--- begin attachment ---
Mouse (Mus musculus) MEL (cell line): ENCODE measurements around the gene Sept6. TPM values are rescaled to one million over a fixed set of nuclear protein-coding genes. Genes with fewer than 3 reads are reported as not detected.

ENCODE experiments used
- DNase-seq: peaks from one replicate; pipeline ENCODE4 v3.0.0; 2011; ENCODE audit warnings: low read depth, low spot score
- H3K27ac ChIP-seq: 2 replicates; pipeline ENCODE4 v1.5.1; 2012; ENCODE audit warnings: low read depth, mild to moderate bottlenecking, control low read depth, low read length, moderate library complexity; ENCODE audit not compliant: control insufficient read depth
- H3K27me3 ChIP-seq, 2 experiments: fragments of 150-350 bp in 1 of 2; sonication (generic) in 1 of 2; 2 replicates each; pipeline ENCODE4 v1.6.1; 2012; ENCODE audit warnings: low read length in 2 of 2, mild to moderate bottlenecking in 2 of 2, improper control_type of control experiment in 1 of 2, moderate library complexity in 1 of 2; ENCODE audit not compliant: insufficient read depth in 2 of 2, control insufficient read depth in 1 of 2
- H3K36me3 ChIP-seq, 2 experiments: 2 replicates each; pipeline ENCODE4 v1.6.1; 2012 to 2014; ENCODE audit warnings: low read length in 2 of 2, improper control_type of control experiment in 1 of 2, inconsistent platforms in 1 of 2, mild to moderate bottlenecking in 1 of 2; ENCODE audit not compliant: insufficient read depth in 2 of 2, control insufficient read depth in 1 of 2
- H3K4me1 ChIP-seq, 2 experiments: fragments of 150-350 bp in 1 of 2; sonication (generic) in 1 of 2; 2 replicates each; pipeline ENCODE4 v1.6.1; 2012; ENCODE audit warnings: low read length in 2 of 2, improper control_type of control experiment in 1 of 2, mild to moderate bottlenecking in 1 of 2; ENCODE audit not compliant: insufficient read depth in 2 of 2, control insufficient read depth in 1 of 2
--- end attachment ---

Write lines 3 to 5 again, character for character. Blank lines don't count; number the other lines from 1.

- DNase-seq: peaks from one replicate; pipeline ENCODE4 v3.0.0; 2011; ENCODE audit warnings: low read depth, low spot score
- H3K27ac ChIP-seq: 2 replicates; pipeline ENCODE4 v1.5.1; 2012; ENCODE audit warnings: low read depth, mild to moderate bottlenecking, control low read depth, low read length, moderate library complexity; ENCODE audit not compliant: control insufficient read depth
- H3K27me3 ChIP-seq, 2 experiments: fragments of 150-350 bp in 1 of 2; sonication (generic) in 1 of 2; 2 replicates each; pipeline ENCODE4 v1.6.1; 2012; ENCODE audit warnings: low read length in 2 of 2, mild to moderate bottlenecking in 2 of 2, improper control_type of control experiment in 1 of 2, moderate library complexity in 1 of 2; ENCODE audit not compliant: insufficient read depth in 2 of 2, control insufficient read depth in 1 of 2